Coal Project On Kootenai River Tributary To Undergo Further Review
The expansion of a British Columbia coal mine upstream of Lake Koocanusa and the Kootenai River will undergo review from the federal Canadian government. The decision handed down Wednesday will apply more scrutiny to the project.
British Columbia's provincial government was initially going to conduct the environmental assessment for the Castle Mountain coal mine expansion project, but Canada’s Minister of Environment and Climate Change Jonathan Wilkinson issued a decision stating the project would undergo a more intensive federal review after receiving several requests to do so.
The project is an expansion of Teck Resources’ Fording River operation about 100 miles north of the Montana-Canada border. The mine sits on the Elk River, which is a tributary to Lake Koocanusa and the Kootenai River.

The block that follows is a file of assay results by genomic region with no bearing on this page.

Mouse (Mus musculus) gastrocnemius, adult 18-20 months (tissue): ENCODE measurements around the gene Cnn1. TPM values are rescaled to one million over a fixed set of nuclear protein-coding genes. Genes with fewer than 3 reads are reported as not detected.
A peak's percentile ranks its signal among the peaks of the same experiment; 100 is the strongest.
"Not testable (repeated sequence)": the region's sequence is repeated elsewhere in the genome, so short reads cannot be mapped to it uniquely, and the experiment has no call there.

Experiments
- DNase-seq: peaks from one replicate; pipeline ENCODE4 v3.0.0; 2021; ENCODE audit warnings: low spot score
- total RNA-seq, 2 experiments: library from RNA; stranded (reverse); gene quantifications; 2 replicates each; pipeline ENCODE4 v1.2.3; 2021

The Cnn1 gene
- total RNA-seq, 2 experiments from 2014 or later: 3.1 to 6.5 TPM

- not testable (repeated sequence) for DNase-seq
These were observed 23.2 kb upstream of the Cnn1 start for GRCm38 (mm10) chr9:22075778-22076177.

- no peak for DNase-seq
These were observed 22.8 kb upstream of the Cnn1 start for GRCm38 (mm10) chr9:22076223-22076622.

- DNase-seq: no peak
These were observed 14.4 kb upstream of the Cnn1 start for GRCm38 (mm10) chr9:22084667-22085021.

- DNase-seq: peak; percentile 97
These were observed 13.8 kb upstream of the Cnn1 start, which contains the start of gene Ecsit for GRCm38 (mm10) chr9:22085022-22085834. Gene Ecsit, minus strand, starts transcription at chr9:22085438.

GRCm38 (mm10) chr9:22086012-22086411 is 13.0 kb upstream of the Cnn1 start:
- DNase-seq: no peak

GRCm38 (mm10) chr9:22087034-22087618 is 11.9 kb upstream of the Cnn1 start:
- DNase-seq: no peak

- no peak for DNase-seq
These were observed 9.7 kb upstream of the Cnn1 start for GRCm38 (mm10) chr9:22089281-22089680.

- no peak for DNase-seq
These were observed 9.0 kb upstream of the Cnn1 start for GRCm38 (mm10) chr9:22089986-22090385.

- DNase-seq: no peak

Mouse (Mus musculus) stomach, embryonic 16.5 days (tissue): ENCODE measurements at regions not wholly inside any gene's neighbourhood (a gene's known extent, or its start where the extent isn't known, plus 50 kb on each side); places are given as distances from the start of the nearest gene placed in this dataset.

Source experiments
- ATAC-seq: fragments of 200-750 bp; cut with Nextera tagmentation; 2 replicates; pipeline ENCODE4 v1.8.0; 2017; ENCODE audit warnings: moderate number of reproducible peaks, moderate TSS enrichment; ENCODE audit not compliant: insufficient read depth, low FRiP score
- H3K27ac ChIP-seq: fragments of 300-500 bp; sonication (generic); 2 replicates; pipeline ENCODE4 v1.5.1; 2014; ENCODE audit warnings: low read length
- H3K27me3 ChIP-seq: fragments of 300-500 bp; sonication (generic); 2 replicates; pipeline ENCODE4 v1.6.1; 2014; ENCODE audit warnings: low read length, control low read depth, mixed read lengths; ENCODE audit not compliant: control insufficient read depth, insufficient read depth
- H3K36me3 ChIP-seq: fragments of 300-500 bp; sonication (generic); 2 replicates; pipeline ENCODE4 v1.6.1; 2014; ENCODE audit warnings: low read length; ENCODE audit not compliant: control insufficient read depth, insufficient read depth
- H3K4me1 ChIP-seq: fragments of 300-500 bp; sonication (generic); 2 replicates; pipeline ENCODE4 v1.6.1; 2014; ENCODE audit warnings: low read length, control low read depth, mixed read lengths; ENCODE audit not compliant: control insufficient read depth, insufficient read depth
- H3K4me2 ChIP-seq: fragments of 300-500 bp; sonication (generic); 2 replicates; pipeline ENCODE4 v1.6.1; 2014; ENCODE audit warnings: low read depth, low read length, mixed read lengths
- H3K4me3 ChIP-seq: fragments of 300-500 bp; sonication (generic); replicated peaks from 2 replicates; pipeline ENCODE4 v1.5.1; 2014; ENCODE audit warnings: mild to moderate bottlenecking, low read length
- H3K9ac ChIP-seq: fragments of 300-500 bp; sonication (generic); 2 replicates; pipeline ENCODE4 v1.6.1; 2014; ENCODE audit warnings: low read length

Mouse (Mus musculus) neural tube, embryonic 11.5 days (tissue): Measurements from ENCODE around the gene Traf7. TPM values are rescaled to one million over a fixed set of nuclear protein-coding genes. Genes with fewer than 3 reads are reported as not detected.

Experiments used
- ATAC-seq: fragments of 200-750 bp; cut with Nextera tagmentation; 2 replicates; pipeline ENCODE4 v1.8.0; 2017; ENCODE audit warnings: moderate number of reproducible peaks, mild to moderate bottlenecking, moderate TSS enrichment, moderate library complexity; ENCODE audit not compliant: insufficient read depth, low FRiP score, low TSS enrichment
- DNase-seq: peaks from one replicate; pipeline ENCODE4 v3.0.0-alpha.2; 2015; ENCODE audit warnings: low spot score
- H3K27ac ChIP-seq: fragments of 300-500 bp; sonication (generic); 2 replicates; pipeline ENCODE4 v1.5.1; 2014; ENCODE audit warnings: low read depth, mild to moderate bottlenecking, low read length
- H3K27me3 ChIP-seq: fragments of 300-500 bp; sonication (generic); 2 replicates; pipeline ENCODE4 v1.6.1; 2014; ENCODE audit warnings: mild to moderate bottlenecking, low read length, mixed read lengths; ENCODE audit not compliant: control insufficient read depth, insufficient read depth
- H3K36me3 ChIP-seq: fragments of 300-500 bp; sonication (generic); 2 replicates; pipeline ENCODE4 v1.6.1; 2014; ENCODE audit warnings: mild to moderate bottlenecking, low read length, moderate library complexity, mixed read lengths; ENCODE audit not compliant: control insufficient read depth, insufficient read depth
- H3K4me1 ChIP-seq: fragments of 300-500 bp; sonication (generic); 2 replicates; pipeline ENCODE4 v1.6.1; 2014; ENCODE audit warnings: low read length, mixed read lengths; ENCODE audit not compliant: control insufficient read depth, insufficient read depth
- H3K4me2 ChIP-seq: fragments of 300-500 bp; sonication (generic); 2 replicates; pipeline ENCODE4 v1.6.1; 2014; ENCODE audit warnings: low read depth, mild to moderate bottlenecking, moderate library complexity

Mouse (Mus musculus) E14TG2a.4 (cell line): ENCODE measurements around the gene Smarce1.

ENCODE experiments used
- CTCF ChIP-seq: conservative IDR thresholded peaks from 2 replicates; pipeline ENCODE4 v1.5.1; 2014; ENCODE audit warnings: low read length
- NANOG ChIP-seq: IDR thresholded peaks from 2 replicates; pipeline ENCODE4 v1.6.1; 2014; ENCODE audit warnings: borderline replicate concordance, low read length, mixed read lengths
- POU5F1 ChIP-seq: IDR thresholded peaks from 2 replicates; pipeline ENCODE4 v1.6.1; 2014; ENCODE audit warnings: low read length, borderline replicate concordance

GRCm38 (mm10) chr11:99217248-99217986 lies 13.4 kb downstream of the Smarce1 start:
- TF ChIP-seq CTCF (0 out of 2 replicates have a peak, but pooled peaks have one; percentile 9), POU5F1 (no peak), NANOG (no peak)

Data from the U.S. Environmental Protection Agency and the U.S. Geological Survey have attributed high selenium levels in both the lake and river to Teck and other coal mining operations in British Columbia. Selenium is known to impact fish reproduction.
The Confederated Salish and Kootenai Tribes along with the Kootenai Tribe of Idaho were the first to formally request that the project receive an environmental assessment from the federal Canadian government. The U.S. Environmental Protection Agency also made a request.
CSKT Department of Natural Resources head Rich Janssen says a federal review will apply more scrutiny to the project.
"We just noticed for many years the province of B.C., the state of Montana and Teck Mining have separately, and at times collectively, have promised to fix existing problems and for many years, have failed to yield improvements to water quality."
In an emailed statement, Teck Resources called Minister Wilkinson’s decision “unfortunate” and said the provincial environmental review process is “rigorous.”
The Montana Department of Environmental Quality welcomed the decision. It comes as DEQ is working to set a Selenium standard by the end of the year in conjunction with British Columbia, although there’s nothing preventing the provincial government from setting a more lenient standard or not setting one at all.
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